Contents | June 2001

In This Issue (Contributors)

Previously in Word Fugitives:

April 2001
February 2001

For more by Barbara Wallraff, see The Court Record.

See a collection of Atlantic articles on language.

Submit an entry to Word Fugitives.

The Atlantic Monthly | June 2001
Word Fugitives

by Barbara Wallraff

hen the February Atlantic invited readers to come up with two word fugitives, or terms that other readers sought, hundreds responded. One of the wanted words was a masculine counterpart to hysteria. If each suggestion that arrived counted as a vote, the winner by far would have been testeria, submitted by more than seventy people. A number of histerias, hersterias, and malestroms came in as well. Nancy Strauss, of Excelsior, Minnesota, suggested malefeasance; Mort Somer, of Ogden, Utah, suggested manic expressive; and two votes were cast in favor of male-pattern badness.

Many people, though, protested that English already contains the necessary term. Some wanted to turn malevolence or mania to the purpose at hand (among them Tom Doyle, of Bristol, Connecticut, who pointed out that the plural of mania in this sense should be menia). A few, including Sam Abrams, of Rochester, New York, made a case for musth. According to the Oxford English Dictionary, Abrams wrote, musth is "applied to male animals ... in a state of dangerous frenzy to which they are subject at irregular intervals." Several readers mentioned that testosterone poisoning is current in approximately the sense wanted, and yet others suggested that testiness might fit the bill.

A different existing word, though, earns top honors for one of the several people who proposed it. As it happens, the reader who thought of it first also sent it along in a conspicuously charming letter—and charm, as well as promptness, counts. Lavaine Peterson, of Cloquet, Minnesota, proposed ballistic, explaining, "Yes, even though I'm almost seventy-two and a devoted Lutheran churchgoer, I am thinking in a somewhat naughty manner. However, if it will do something to cut down on road rage, the embarrassment will be worth it. Besides, I'd like those free books." Done.

urely a term to describe mistakenly written homonyms (your for you're, for instance) would earn its keep in a language that has already made room for such specific words as protonym, "the first person or thing to have a certain name, after which others are named"; poecilonym, "one of various names for the same thing"; and anonym, "a person whose name is not given"—as the author of this word-fugitive request will be this month, although she received credit by name in the February issue.

From the archives:

"From Your Lips to Your Printer" (December 2000)
Finally, voice-recognition software that (almost) lives up to its promise to liberate those unable or unwilling to type. By James Fallows
Ian Piumarta, of Versailles, France, wrote, "Grammarians and linguists alike have for many centuries been in possession of a (somewhat technical) term describing precisely this kind of syntactic substitution. It is called a mistake." (Or a misteak, or a misstake, as others suggested.) Lee Dawley, of South Ryegate, Vermont, wrote to say that he in particular would welcome the coining of an appropriate word. He has multiple sclerosis, which forces him to use a voice-recognition computer program in order to write. He reported, "No sooner did I say homonyms than this malfunctioning piece of software gave me holograms. And what did it give me for fugitives? Primitives!"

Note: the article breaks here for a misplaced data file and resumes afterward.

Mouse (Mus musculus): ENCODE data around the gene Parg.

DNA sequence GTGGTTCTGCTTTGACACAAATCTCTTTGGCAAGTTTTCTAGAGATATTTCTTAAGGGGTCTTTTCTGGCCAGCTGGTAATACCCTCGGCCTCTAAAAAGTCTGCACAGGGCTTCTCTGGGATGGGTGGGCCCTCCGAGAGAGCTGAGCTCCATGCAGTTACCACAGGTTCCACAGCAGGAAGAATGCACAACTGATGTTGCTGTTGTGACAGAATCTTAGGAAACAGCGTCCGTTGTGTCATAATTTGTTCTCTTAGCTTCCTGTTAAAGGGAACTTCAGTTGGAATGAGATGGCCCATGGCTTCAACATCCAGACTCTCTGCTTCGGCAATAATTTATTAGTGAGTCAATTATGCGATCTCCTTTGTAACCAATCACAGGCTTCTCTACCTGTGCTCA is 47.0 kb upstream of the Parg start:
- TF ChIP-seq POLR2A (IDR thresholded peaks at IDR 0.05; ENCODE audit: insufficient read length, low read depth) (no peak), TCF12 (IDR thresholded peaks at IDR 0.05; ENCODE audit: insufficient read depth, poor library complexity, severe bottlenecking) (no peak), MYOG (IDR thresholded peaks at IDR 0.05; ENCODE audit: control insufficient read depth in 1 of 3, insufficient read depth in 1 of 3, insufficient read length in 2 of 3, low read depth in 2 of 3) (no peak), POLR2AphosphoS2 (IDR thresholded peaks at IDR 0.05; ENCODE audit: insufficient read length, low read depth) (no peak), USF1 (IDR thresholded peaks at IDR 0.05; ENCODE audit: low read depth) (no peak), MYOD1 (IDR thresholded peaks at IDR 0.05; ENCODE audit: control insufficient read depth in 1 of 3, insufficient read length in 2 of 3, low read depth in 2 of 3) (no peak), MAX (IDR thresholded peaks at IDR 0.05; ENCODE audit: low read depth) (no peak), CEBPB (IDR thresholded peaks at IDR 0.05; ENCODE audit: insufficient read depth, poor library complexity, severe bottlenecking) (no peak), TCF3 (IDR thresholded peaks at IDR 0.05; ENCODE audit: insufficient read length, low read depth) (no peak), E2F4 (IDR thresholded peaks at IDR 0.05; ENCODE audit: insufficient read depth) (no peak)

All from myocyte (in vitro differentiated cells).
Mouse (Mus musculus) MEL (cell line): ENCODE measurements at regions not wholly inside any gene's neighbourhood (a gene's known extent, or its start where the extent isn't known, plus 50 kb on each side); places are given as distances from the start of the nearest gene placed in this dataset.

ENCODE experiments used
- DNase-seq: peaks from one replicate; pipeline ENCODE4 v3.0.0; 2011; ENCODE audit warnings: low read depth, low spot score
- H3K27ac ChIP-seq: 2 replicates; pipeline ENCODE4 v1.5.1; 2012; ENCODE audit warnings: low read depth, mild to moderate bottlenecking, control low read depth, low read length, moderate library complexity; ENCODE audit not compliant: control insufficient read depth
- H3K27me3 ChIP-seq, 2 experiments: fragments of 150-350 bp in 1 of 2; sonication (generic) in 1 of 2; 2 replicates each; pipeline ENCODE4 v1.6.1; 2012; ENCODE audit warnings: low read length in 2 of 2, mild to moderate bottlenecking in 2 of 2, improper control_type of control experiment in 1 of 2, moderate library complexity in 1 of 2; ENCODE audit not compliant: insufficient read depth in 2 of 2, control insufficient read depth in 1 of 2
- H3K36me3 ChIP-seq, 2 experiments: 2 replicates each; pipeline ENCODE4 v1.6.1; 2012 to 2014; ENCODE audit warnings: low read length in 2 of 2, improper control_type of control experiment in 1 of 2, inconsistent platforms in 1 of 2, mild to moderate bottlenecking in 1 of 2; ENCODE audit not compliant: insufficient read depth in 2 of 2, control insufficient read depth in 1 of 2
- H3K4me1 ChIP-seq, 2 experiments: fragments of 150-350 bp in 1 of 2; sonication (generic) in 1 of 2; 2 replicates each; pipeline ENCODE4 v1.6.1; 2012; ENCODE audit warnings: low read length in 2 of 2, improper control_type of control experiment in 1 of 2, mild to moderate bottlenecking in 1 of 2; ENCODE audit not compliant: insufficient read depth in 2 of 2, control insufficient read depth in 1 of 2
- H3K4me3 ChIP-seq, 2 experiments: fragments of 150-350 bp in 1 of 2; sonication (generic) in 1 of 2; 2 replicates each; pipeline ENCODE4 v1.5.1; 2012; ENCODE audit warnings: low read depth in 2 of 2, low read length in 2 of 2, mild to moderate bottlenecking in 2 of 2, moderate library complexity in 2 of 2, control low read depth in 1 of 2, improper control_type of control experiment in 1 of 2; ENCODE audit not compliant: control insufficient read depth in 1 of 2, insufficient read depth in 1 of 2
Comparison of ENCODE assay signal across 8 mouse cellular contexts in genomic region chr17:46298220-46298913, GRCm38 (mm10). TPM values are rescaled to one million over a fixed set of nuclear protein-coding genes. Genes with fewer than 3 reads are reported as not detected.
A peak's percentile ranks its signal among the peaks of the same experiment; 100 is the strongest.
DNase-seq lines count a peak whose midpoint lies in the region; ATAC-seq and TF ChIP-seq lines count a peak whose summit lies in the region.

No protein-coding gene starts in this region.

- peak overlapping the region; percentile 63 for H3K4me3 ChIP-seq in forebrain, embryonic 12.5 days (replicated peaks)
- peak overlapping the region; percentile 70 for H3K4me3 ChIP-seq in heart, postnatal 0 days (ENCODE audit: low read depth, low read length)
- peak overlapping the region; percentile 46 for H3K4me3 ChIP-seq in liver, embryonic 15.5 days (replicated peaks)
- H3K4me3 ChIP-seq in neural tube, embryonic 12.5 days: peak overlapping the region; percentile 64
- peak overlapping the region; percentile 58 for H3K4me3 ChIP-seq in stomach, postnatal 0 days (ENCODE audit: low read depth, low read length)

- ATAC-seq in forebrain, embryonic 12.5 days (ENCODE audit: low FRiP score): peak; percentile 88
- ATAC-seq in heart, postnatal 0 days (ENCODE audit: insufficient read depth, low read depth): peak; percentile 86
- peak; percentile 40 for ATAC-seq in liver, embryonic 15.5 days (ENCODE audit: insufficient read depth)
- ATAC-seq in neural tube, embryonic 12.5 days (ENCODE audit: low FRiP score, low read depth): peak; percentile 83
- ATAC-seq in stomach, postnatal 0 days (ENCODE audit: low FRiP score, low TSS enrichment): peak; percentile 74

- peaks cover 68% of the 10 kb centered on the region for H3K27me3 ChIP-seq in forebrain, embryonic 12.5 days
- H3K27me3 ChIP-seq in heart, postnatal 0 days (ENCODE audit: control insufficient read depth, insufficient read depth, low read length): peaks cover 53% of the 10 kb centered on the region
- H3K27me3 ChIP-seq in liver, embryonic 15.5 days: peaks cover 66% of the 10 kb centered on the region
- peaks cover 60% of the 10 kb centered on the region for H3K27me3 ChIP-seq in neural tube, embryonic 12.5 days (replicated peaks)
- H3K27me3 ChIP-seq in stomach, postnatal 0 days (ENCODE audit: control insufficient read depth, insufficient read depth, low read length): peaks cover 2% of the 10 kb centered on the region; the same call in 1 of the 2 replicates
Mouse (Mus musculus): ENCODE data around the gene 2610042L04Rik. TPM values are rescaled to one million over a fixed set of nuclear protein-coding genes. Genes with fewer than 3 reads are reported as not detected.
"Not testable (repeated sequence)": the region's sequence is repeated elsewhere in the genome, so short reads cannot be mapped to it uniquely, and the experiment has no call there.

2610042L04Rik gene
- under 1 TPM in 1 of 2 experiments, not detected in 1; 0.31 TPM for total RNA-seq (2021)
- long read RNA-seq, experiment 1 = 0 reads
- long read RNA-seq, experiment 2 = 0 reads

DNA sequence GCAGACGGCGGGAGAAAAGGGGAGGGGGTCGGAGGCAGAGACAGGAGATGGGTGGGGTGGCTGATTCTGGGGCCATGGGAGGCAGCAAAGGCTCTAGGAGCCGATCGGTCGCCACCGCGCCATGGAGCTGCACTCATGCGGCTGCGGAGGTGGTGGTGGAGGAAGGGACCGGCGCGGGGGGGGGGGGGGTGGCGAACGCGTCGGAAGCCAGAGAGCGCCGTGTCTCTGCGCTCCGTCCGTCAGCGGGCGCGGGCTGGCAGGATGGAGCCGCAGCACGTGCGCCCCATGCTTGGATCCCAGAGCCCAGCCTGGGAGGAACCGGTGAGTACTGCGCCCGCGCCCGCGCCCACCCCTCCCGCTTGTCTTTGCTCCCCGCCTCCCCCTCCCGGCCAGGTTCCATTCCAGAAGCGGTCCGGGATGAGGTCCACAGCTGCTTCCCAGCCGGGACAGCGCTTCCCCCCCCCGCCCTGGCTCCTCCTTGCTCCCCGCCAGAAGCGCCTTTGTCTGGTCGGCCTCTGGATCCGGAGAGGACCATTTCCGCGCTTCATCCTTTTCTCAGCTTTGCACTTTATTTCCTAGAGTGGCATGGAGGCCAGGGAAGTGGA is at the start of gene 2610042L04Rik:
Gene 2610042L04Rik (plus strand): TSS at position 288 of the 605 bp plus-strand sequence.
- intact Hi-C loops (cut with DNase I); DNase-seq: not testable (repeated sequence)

Nononym was a popular suggestion, submitted by six people. Laura Markos, of Santa Fe, New Mexico, coined errerr; Felicia Lincoln, of Kennet Square, Pennsylvania, sinonym; and Philip Walker, of Mississauga, Ontario, doppelklanger. John Ford, of Coquitlam, British Columbia, wrote, "Since bird-watching is called ornithology, why can't we call that kind of word-botching orthinology?"

For cleverness combined with aptness, however, nothing beat illiteration. Three readers submitted this idea; taking top honors is Rocky Raab, of Ogden, Utah, who was the first to do so.

Now David F. Wilson, of Stamford, New York, writes, "We need a word that means 'a problem caused by a blundering or heavy-handed attempt to cure another problem.' Examples include parties at off-campus apartments because eighteen-year-olds aren't allowed to drink in bars, and groundwater contaminated with MTBE, which is put in gasoline to reduce pollution."

And Dave Goldenberg, of Ridgefield, Connecticut, writes, "In a doctor's office I came across a copy of Popular Mechanics, a magazine I loved in my youth for its 'flying car' visions of the world of tomorrow. I was overcome by nostalgia for the future as envisioned in the past, and wished there were a simple term to describe it. I look forward to looking back to the time when this lexical omission was remedied."

Send words that serve David Wilson's or Dave Goldenberg's purposes to Word Fugitives, The Atlantic Monthly, 77 North Washington Street, Boston, MA 02114, or visit the Word Fugitives page on our Web site, at Submissions must be received by June 30. Use the same addresses to submit word fugitives that you'd like The Atlantic's help in finding. Letters become the property of Word Fugitives and may be edited.

Readers whose queries are published and those whose words are singled out for top honors will each receive, with our thanks, a selection of recent autographed books by
Atlantic authors. The next installment's correspondents will be sent Free Flight, by James Fallows; Fast Food Nation, by Eric Schlosser; and The Truth About Dogs, by Stephen Budiansky.

What do you think? Discuss this article in Post & Riposte.

Copyright © 2001 by The Atlantic Monthly Group. All rights reserved.
The Atlantic Monthly; June 2001; Word Fugitives; Volume 287, No. 6; p. 112.